I saw one at NEAT fair last year and it flew great. I'm building Peter's Bristol Scout right now and I'm having no troubles.
Jul 30, 2002, 02:08 PM
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Frank Rys's Avatar

Fokker D-VIII


That was my D-VIII at NEAT last year, good flier, has plenty of power as advertised, not a beginers plane though. I flew mine with the Mini-Olympus 2:33:1 and a Top Flite 9-6 wooden prop, and 7 600 AE,s. Just keep up the speed in the turns as it has a tendency to slip inward if you don't keep up the speed. The D-VIII looks and sounds fantastic in the air.
Jul 30, 2002, 02:20 PM
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Frank Rys's Avatar
I'll try the picture again......
Jul 30, 2002, 05:57 PM
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Wow Frank, that plane is beautiful!! Now I want to build one more than ever. If you don't mind me asking, how did you do the lozenge. Was it printed on tissue?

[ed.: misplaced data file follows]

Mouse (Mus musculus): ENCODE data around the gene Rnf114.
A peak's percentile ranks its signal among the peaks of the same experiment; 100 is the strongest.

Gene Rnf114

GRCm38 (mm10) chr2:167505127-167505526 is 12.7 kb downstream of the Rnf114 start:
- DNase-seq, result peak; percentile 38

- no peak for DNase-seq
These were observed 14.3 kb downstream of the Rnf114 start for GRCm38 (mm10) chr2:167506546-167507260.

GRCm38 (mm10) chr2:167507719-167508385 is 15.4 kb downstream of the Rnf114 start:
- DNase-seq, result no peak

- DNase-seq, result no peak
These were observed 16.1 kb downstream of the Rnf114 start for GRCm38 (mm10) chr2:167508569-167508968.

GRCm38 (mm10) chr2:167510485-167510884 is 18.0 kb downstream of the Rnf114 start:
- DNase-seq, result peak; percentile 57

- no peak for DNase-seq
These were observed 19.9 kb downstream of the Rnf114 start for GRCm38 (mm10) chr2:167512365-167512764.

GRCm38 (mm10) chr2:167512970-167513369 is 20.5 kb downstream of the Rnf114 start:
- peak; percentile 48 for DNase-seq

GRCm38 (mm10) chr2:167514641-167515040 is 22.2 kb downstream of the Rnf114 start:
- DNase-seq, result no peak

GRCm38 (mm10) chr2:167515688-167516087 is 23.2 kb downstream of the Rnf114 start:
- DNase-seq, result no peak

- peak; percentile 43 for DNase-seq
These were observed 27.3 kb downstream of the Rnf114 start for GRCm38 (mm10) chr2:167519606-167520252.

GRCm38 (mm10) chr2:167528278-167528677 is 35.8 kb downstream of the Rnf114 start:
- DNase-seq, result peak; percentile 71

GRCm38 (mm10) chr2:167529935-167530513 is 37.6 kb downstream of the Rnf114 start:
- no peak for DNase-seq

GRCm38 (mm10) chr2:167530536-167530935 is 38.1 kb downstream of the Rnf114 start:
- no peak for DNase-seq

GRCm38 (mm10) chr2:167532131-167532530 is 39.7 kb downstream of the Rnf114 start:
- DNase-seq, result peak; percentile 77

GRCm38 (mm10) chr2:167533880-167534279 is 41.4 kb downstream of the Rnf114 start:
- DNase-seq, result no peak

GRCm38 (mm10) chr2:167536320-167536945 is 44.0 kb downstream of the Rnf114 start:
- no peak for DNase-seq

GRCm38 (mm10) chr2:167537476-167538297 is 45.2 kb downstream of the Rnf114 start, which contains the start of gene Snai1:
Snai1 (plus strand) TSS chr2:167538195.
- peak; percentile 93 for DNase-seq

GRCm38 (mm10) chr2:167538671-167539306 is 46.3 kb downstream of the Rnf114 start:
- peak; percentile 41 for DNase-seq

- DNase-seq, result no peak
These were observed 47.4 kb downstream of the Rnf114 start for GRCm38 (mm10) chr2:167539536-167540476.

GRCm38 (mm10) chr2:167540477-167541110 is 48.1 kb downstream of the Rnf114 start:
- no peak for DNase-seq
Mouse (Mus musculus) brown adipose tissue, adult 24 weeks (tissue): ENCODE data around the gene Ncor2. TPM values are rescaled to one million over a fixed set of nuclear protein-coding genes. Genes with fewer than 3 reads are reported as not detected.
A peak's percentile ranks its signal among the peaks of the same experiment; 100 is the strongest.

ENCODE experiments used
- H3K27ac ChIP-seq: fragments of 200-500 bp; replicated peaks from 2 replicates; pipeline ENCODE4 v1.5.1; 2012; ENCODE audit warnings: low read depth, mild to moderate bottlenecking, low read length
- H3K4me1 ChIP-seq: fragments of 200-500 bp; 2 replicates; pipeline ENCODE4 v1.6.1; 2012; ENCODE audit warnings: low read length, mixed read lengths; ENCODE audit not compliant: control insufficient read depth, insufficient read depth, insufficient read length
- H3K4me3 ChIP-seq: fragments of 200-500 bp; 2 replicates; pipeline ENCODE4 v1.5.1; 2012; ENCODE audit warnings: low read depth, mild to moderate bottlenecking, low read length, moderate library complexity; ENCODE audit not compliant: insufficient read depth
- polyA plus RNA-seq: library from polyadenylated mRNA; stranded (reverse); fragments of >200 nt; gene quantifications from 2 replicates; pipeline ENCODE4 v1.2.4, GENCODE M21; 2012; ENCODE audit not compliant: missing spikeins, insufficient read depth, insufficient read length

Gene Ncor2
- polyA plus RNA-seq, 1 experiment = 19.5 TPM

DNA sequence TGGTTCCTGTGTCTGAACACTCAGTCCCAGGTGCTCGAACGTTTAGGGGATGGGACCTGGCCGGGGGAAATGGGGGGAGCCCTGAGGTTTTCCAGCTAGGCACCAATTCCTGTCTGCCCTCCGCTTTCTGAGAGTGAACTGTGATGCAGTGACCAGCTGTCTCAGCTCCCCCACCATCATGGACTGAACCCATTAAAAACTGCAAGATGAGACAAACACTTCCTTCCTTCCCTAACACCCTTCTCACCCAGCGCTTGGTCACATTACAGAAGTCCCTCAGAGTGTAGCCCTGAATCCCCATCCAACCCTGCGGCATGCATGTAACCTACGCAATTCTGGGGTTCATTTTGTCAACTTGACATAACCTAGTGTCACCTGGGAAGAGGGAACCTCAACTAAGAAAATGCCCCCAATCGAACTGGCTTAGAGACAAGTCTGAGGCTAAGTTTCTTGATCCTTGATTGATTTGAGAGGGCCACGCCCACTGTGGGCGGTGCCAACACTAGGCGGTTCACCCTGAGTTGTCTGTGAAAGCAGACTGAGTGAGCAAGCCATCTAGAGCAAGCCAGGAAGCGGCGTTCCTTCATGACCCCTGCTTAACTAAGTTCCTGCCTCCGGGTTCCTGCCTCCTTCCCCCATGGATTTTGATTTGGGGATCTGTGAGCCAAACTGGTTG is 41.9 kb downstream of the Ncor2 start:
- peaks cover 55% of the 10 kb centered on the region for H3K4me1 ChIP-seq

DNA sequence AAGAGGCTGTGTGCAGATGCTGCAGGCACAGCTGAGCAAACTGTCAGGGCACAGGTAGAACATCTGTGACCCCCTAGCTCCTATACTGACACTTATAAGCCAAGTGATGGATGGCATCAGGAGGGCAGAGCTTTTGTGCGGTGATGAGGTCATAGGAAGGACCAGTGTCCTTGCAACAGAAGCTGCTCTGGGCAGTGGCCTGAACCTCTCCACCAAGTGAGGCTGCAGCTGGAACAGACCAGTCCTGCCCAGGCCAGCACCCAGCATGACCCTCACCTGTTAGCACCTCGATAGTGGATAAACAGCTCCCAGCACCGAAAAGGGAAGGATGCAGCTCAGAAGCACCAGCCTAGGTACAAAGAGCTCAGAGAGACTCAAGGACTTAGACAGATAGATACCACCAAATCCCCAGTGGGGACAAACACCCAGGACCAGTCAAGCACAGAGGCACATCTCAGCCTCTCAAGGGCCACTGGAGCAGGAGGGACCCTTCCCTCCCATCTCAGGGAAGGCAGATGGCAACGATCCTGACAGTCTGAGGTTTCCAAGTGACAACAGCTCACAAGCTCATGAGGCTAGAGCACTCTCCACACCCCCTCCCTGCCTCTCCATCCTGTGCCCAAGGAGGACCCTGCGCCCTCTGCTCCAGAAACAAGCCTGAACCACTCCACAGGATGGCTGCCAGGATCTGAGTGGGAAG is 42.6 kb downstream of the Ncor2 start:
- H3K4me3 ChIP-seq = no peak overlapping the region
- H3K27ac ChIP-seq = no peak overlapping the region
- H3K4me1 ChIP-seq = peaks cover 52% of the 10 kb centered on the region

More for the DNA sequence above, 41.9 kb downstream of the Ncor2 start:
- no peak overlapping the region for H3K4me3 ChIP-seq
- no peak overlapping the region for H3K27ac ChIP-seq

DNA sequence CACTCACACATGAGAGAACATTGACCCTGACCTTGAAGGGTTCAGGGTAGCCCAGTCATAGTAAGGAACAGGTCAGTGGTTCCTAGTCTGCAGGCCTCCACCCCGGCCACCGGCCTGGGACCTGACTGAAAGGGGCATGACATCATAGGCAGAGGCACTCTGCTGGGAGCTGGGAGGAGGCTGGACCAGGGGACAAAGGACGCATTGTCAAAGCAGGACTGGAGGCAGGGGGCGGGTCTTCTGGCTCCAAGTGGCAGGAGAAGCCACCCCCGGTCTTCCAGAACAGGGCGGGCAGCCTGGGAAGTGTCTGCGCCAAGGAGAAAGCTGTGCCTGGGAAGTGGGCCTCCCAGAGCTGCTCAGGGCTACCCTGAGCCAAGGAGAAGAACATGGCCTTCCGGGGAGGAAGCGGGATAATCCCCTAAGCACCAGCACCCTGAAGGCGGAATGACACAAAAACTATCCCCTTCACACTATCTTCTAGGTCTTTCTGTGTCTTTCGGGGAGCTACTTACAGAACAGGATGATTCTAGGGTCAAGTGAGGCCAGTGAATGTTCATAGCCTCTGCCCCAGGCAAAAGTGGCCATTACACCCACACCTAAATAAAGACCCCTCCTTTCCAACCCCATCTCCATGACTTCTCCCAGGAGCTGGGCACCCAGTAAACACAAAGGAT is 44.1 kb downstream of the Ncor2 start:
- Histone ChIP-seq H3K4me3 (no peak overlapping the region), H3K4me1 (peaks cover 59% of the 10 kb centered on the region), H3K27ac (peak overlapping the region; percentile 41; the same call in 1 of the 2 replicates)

Jim
Jul 30, 2002, 10:39 PM
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DeanW's Avatar
Would it be viable to enlarge this plan to say a 60 inch wing span, add ailerons and a geared 600?

Cheers

Dean
Jul 31, 2002, 12:04 AM
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Frank,
I have to agree with Jim, that is one nice looking little model. You've done her proud.

Dean,
Simplicity itself mate. Just about all my designs can be scaled in either direction, as evidenced by my 67" Pfalz E1 and my 24" Bristol Scout. I'm a firm believer in 'never build one model from a plan if you can build three'. X1.5 would put her just about spot on for a geared 600, but don't scale up all the wood sizes by that much. Using the standard c/s strut system, the wings could easily be retained by saddle clamps for quick assembly.

Pete
Jul 31, 2002, 07:34 AM
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Frank Rys's Avatar